Cover of book: Mad, Bad, Dangerous to Know

Colm Tóibín
Mad, Bad, Dangerous to Know

Colm Tóibín is a novelist in the tradition of cadenced plainness, even of the “scrupulous meanness” that has characterised one stream of Irish writing since Joyce wrote Dubliners. In Tóibín’s nonfiction he has always been keen to debunk legends: was the Potato Famine what it was cracked up to be; was Micheál Mac Liammóir’s Irishness a fraud? Here he has sometimes verged on unscrupulous meanness in his keenness to prove a point.

Now he looks at three great Irish writers – Wilde, Yeats, and Joyce – through the lenses of their respective fathers. The upshot is an interesting take on three formidable, in some ways difficult, fathers and the ways their sons got out from under them.

Sir William Wilde was an eminent eye and ear doctor and a keen antiquarian, a “cultured allround man”, but he was also involved – fascinatingly, given Oscar – in a famous libel case, and was accused by one Mary Travers, a woman who was obsessed with him and who had taken money from him, of having drugged her to have sex with her.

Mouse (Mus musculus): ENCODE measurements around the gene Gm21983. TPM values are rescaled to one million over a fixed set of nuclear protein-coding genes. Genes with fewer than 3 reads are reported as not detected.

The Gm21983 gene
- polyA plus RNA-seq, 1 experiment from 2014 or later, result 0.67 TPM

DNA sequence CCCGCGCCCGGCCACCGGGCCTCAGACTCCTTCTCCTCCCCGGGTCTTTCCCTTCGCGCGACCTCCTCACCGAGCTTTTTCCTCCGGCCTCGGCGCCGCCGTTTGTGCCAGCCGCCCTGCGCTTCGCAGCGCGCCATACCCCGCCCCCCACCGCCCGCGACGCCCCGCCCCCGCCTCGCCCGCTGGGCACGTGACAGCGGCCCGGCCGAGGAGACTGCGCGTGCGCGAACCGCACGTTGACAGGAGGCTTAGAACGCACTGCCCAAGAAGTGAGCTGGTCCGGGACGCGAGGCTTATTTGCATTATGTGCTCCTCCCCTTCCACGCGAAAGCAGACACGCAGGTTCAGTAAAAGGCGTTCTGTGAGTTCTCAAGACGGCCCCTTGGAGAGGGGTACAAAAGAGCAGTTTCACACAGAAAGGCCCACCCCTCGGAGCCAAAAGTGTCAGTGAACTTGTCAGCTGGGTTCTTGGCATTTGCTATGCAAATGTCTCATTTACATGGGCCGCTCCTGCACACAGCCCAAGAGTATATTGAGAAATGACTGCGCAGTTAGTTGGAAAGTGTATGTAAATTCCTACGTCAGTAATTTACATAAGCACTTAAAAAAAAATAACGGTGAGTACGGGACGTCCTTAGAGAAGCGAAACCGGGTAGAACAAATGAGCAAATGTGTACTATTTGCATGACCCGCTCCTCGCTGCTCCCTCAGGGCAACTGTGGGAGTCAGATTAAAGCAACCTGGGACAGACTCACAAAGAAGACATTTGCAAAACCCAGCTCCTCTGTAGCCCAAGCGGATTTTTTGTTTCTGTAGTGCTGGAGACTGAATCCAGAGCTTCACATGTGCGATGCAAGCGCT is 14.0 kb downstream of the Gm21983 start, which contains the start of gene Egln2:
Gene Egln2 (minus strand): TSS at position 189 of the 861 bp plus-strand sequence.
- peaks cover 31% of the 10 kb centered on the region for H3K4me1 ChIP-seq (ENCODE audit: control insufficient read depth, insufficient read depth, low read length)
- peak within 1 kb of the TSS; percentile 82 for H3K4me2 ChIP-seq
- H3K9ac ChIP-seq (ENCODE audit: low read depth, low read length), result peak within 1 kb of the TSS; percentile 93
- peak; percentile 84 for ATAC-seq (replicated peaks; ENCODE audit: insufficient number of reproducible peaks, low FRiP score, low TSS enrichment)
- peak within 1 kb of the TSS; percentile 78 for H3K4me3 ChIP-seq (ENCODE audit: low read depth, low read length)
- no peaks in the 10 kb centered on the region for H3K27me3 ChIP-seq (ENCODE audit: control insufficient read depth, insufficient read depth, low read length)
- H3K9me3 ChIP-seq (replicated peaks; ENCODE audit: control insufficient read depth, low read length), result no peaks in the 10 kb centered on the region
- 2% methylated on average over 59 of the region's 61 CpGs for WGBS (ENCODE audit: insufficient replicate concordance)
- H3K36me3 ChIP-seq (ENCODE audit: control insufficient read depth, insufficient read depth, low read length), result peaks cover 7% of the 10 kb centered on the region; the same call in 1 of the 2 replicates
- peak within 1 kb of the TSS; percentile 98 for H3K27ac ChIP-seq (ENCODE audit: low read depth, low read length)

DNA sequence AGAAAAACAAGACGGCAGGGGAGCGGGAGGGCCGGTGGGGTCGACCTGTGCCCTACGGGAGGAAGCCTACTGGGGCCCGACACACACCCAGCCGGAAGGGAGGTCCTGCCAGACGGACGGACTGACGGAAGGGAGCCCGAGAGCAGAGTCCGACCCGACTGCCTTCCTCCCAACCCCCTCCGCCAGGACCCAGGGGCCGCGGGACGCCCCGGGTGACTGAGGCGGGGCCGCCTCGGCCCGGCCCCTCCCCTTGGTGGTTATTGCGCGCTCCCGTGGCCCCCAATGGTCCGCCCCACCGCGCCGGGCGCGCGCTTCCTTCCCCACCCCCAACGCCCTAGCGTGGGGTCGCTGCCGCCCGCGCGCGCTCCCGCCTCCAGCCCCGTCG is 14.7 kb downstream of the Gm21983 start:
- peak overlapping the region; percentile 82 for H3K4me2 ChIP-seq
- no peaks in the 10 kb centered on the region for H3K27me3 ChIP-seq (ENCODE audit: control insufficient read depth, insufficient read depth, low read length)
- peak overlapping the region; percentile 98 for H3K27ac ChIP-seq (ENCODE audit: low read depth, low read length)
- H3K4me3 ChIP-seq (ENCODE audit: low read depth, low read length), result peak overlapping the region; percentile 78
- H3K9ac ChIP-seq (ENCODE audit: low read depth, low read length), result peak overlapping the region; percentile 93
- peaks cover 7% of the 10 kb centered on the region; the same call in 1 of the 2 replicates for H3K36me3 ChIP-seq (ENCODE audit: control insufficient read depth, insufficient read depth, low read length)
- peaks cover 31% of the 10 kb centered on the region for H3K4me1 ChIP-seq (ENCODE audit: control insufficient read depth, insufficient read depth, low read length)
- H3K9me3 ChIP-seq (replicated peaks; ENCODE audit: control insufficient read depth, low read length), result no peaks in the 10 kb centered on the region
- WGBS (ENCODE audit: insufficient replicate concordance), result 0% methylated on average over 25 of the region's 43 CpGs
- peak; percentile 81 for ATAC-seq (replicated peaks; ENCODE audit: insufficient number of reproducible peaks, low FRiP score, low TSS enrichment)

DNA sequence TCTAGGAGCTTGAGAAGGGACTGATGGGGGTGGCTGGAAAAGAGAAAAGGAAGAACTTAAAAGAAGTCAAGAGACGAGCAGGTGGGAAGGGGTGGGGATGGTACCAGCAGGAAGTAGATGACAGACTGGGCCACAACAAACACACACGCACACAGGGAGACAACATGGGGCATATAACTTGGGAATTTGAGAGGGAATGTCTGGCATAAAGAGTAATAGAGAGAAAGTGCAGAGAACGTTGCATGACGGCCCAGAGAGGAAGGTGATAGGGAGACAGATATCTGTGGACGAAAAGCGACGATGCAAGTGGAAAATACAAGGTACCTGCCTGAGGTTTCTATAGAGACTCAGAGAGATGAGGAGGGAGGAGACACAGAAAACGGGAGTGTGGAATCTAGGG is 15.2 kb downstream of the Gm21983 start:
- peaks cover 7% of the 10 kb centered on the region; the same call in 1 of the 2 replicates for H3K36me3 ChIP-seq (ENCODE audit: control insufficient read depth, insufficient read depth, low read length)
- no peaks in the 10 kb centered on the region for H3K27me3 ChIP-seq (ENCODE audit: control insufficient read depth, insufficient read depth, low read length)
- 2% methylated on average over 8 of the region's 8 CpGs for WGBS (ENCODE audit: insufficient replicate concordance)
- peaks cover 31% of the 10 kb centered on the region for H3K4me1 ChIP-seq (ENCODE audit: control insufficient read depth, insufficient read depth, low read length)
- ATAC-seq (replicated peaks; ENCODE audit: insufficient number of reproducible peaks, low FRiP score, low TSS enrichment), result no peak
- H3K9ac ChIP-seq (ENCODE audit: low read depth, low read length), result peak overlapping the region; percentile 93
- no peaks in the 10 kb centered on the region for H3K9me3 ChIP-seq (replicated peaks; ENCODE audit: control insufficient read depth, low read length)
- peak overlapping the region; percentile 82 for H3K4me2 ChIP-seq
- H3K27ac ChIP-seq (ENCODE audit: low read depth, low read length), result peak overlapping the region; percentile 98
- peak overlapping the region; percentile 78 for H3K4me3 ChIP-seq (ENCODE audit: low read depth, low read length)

John Butler Yeats – father of W. B. the poet and Jack the painter – is the unforgettable charmer of this trio. A talented painter himself, he was taken to New York in his old age by John Quinn, the arts patron, and from there he wrote iridescent and extraordinarily heartfelt love letters to Rosa Butts, an old soulmate he never saw again from his New York niche, though it’s a bit of a stretch to suggest, as Tóibín does, that the wild, wicked old man poems of his son’s maturity have more than an associative link with his father.

On John Joyce, the original of Simon Dedalus, Tóibín’s good at tracing the way Joyce developed a portrait of his hopeless old spendthrift drunk of a father, from the realistic judgementalism of Stephen Hero through to the sympathetic multiple perspectives of A Portrait of the Artist as a Young Man and then to the complex colourations of Ulysses and of the “feary father” in Finnegans Wake. He highlights the crucial moment when Joyce goes from the earlier Dubliners stories to the supple audacities of “The Dead”, which enables the miracle of Ulysses. The book ends movingly with Joyce’s exquisite elegy on the birth of his son and the death of his father, “Of the dark past/ A child is born …”  QSS

Picador, 224pp, $29.99

This article was first published in the print edition of The Saturday Paper on November 10, 2018 as "Colm Tóibín, Mad Bad Dangerous to Know".

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Reviewer: QSS

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